CARTHAGE, Missouri — In the aftermath of Saturday’s devastating fire that destroyed an old lumberyard and Carthage’s first Hispanic church, city officials are clearing what could have been an unsightly and dangerous pile of debris. Firefighters were checking the hotspot because it had been moved, and the cleanup started even though it had been sitting there for weeks.
Carthage Fire Chief Ryan Huntley said the Carthage Street Department crew came early Sunday morning, less than four hours after the fire had been extinguished, to the Iglesia Christiana building at 122 Grant Street. He said he demolished the brick walls of HispanoAmericana Church. Unstable due to the heat of the conflagration.
Public Works Director Zeb Kearney and Huntley consulted with city manager Greg Dagnan and hired Lamar’s Bennett Construction Company, which happened to be working on concrete trench repairs elsewhere in Carthage, to remove the debris. decided to remove all .
“We were able to contact the owner, the minister of the church, and the owner of the old Krtek building. There’s a dangerous pile of rubble sitting there,” Dagnan said. “So we urgently hired Bennett Construction to haul out all the metal and all the rubble out there to keep our citizens safe. As a city, we worry about getting compensation later. It would be great if we had an insurance company to pay for it, otherwise it would be really best for the citizens to keep the area safe.”
Carney told Carthage City Council at its regular meeting on Tuesday that Bennett Construction has experience working with Carthage to clean up after a large fire.
On June 1, 2013, a fire destroyed a historic two-story building at 146 E. Fourth St. on the southeast corner of the square. At the time, the building was constructed in his 1880s with the Sassy Spoon restaurant and residence on the second floor. A city called Bennett Construction.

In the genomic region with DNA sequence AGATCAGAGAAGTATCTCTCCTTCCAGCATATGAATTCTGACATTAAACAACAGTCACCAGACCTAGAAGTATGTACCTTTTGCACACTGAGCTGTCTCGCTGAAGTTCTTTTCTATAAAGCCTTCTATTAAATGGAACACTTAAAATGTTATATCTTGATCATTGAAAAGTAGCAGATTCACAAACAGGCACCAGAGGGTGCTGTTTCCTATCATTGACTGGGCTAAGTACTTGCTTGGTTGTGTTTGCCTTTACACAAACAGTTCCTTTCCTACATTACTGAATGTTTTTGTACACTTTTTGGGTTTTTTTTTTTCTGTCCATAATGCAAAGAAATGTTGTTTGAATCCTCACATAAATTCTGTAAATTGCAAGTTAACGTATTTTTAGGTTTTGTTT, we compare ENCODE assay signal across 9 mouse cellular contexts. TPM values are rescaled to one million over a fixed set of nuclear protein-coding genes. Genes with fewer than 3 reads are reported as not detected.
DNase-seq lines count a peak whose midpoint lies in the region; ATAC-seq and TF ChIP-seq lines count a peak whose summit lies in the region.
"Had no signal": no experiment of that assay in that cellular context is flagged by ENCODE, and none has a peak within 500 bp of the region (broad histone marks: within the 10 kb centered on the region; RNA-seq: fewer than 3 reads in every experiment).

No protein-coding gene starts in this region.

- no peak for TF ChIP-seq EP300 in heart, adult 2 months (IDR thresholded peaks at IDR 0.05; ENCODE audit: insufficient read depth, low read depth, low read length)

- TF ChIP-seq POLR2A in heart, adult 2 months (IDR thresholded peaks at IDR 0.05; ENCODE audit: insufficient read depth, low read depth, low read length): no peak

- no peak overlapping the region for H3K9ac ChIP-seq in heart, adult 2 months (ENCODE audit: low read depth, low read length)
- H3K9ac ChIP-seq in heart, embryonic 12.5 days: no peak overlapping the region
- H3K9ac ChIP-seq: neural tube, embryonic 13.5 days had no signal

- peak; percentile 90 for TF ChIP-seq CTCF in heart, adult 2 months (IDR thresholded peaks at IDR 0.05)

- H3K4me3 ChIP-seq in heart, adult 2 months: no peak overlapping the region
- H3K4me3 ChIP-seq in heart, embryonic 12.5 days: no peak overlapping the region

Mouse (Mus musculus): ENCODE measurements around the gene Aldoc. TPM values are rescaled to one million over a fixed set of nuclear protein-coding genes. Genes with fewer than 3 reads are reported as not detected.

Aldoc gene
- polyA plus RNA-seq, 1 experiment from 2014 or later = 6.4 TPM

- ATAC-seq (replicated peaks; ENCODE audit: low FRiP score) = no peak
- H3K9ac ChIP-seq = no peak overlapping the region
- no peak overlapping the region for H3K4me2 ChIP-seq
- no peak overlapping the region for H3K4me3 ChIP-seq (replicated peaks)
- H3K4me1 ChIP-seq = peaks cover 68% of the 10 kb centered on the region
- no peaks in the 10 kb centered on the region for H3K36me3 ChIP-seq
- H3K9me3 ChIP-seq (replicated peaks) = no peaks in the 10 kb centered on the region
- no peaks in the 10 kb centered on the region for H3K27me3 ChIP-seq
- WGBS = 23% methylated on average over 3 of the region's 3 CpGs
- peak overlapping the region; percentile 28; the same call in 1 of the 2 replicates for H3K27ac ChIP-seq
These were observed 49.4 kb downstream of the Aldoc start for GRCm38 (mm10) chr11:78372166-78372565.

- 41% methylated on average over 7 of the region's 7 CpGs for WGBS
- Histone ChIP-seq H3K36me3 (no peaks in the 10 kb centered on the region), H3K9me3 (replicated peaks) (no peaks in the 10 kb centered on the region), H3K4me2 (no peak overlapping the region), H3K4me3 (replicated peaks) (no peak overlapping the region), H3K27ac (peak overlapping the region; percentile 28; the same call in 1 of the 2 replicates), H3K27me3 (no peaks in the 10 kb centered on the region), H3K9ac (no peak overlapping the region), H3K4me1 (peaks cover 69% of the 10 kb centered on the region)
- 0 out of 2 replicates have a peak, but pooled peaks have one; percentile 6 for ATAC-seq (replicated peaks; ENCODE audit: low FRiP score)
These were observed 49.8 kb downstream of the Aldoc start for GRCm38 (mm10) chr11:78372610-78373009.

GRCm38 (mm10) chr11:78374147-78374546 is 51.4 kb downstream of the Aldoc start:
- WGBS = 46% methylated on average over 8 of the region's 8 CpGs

“They had staff here within 45 minutes on Sunday and another 30 minutes to have the excavator on site and push the wall,” Kearney said. He took a risk and came down and helped us out. ”
Kearney said it’s cheaper to clear the lot now than to install a chain link security fence across the block and wait for the owner to find the money and clean it up.
“There was a 50 mph wind gust on Sunday, so all the sheet metal inside the old lumber yard where the metal roof had been built years ago, and the metal of the building itself, was blown down Route 96 (Central). Avenue),” Kearney said. “We (the street department) spent about eight or nine hours on Sunday. did.
“Due to the amount of traffic and pedestrians entering caution taped areas, we have decided, from a public safety standpoint, to go ahead and start cleaning up. So we have contacted both property owners. and started cleaning it up on Monday. Drive past and the old lumber yard is gone.”
Bennett Construction foreman Matt Hannah, who is in charge of the cleanup, said it would definitely be done by the end of the week.
He said scrap metal is separated from other debris and sent for recycling. , had been taken to the Lamar landfill.
“This is not a big deal for us,” Hannah said. “Usually we don’t do this much. We already had a machine here, so it wasn’t difficult.”
Hannah’s crew also placed rows of “sock filters” on sidewalks on the north and east sides of the site to filter rainwater runoff from the rubble pile and prevent ash and other debris from entering the stormwater system. I got it.
At Tuesday’s meeting, council members said the Carthaginian Fire Department and firefighters from other communities should help each other to contain the fire in already burning buildings and prevent the fire from spreading to homes and businesses north of Central Avenue. I appreciate what you have provided.